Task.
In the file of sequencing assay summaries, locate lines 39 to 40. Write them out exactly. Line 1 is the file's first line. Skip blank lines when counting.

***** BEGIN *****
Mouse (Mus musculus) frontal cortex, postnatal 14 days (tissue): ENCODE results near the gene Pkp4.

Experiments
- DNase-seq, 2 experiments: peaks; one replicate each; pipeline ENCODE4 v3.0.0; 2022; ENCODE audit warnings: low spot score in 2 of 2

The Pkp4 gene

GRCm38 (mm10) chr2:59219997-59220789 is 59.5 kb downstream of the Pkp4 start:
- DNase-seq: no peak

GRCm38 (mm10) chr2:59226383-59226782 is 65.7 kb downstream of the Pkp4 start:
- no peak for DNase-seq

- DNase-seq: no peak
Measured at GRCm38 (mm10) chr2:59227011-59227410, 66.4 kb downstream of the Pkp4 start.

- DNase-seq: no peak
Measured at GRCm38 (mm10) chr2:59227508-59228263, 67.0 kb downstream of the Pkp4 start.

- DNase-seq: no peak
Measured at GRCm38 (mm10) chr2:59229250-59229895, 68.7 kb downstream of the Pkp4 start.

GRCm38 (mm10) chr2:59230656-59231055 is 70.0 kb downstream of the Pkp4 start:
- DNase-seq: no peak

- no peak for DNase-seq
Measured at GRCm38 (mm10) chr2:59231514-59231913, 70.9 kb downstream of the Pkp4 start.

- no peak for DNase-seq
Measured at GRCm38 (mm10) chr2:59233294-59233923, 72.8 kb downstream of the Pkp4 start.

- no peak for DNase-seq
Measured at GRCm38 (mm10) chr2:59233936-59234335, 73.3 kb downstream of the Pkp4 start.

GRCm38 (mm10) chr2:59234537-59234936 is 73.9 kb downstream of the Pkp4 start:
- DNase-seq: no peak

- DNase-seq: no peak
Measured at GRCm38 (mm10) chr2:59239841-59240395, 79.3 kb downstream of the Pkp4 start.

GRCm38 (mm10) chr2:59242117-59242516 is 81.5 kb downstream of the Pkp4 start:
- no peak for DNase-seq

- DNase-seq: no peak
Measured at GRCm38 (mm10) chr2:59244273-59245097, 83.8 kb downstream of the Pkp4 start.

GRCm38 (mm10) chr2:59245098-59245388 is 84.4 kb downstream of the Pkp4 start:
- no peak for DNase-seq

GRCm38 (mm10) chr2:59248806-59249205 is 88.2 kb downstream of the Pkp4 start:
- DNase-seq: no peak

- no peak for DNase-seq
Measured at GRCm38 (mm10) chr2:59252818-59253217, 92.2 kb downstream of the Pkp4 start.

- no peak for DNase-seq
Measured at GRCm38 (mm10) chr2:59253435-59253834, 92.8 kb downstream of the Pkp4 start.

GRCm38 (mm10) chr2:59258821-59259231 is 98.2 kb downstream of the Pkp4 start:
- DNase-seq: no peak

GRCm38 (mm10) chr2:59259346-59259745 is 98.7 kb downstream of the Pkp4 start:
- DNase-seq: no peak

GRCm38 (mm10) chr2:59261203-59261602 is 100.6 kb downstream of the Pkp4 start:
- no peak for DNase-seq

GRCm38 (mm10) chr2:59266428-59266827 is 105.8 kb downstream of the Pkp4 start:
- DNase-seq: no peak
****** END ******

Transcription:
GRCm38 (mm10) chr2:59258821-59259231 is 98.2 kb downstream of the Pkp4 start:
- DNase-seq: no peak